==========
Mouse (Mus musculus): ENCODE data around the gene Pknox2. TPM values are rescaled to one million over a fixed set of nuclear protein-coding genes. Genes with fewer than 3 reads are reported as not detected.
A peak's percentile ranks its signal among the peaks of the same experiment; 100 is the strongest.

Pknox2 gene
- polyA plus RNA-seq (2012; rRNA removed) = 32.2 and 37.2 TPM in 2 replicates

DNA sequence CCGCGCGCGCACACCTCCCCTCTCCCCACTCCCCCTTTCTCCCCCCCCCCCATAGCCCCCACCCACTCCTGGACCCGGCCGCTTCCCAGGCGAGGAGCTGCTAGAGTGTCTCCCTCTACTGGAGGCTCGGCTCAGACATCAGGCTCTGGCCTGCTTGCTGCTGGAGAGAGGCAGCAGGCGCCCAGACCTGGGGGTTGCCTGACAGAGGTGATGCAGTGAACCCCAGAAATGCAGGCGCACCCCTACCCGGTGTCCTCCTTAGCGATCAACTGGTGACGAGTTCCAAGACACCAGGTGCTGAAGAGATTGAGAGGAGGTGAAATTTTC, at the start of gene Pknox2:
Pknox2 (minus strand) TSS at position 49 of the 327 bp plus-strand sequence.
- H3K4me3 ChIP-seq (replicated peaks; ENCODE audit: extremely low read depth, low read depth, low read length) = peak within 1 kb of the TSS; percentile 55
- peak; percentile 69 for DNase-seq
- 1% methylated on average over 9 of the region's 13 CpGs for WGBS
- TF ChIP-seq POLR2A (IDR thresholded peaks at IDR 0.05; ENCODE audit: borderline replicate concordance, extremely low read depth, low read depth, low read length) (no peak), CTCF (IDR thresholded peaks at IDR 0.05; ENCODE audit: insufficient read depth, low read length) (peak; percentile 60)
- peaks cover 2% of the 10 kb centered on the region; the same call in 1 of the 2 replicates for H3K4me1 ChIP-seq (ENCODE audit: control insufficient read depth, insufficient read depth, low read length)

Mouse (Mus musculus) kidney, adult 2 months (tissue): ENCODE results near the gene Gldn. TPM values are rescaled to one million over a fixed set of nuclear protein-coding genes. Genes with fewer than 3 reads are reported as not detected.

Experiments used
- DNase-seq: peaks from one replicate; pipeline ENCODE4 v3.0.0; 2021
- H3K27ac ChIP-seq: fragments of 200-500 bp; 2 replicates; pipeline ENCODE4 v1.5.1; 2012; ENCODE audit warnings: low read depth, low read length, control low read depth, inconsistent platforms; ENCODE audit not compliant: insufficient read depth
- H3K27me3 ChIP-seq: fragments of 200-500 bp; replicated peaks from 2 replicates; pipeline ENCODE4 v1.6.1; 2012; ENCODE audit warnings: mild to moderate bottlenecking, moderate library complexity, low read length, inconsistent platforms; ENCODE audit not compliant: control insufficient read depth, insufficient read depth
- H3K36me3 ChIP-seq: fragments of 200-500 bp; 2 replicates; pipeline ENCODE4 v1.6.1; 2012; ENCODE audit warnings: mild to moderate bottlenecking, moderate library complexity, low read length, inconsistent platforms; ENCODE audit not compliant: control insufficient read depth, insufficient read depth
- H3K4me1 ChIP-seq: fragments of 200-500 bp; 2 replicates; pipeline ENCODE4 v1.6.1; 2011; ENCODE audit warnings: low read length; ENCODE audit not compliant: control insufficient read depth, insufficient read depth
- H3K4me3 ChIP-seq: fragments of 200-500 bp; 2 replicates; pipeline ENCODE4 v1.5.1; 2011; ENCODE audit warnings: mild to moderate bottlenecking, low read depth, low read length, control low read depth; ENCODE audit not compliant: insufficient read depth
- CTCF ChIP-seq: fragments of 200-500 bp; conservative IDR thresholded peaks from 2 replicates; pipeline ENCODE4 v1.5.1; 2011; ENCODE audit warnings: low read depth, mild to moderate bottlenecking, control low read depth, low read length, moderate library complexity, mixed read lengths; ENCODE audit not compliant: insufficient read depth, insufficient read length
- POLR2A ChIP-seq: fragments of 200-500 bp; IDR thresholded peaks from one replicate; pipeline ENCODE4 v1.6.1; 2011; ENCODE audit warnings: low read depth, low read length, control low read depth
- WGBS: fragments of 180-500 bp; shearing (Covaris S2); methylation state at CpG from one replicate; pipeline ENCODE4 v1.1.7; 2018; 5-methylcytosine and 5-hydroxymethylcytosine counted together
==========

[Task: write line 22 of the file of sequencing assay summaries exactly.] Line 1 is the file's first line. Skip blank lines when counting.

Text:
- WGBS: fragments of 180-500 bp; shearing (Covaris S2); methylation state at CpG from one replicate; pipeline ENCODE4 v1.1.7; 2018; 5-methylcytosine and 5-hydroxymethylcytosine counted together